Keith A. Joiner, M.D., co-PI
Yale University School of Medicine

Elisabetta Ullu, Ph.D., co-PI
Yale University School of Medicine

Development of New Genetic Tools to Identify Nutrient Uptake Pathways in Malaria Parasites.

The rapid spreading of Plasmodium falciparum strains that are resistant to current antimalarial therapy has focused the attention of the research community on the urgent need to identify new therapeutic targets, leading to novel therapies. Our laboratories have a long-standing commitment to study nutrient acquisition in Toxoplasma gondii (Keith Joiner), a human pathogen evolutionarily closely related to the malaria parasite, and to develop genetic tools for the human parasite Trypanosoma brucei (Elisabetta Ullu). The objective of our plan is to develop new genetic tools for manipulating the malaria parasite, and use these tools in analysis of nutrient acquisition pathways in P. falciparum-infected erythrocytes. To achieve this goal we will work towards three main objectives. First, we will establish whether parasite genes can be down regulated via gene-specific double-stranded RNA. This is a new paradigm in eukaryotic biology, referred to as RNA interference, which has revolutionized genome-wide analysis of gene function in particular for organisms, such as the malaria parasite, for which the genome sequence is known. Second, we will engineer a bacterial-derived transposon to mutagenize and at the same time tag genes of interest. Thirdly, we will establish methods for identifying and enriching for parasites that are deficient in nutrient uptake. Parasites will be exposed to a variety of exogenous fluorescent markers to specifically label parasite uptake pathways and sorted using FACS. Tracers will be chosen to provide functional data on specific nutrient acquisition pathways, and thus provide invaluable knowledge on the biology of the parasite.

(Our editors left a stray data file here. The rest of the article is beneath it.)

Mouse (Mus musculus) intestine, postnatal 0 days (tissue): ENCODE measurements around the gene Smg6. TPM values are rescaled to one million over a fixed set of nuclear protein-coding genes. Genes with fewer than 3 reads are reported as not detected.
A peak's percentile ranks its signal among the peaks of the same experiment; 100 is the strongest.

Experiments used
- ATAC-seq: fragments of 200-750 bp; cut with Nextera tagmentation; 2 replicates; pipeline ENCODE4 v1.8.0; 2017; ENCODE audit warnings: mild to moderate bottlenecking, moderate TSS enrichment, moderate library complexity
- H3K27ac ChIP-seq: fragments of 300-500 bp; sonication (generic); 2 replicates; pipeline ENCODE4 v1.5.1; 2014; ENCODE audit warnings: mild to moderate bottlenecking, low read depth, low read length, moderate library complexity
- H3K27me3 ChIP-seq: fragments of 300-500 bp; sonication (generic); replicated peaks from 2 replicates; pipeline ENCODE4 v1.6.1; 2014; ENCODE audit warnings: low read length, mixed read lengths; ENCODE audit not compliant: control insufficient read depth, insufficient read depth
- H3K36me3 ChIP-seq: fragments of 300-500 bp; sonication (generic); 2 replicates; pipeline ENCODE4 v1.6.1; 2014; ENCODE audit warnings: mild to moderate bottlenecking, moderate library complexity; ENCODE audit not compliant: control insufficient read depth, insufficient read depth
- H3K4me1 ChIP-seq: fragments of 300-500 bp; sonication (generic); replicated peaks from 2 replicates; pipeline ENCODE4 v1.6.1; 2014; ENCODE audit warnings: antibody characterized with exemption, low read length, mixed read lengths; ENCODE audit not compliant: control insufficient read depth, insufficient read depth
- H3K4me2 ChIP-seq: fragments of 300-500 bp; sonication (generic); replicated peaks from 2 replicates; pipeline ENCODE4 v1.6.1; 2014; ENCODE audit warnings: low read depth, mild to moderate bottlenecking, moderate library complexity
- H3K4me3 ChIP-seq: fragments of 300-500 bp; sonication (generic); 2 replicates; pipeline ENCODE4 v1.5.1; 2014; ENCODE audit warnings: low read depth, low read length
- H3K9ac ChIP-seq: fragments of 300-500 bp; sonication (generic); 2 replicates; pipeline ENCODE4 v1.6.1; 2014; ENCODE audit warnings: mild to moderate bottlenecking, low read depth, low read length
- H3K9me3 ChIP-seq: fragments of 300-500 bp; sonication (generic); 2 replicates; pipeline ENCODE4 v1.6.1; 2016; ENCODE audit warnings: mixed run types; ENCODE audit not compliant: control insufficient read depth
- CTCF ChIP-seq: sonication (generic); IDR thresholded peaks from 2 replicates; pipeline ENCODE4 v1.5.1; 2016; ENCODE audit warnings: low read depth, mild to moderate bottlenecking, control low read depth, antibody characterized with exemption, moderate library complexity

Contact Dr. Ullu.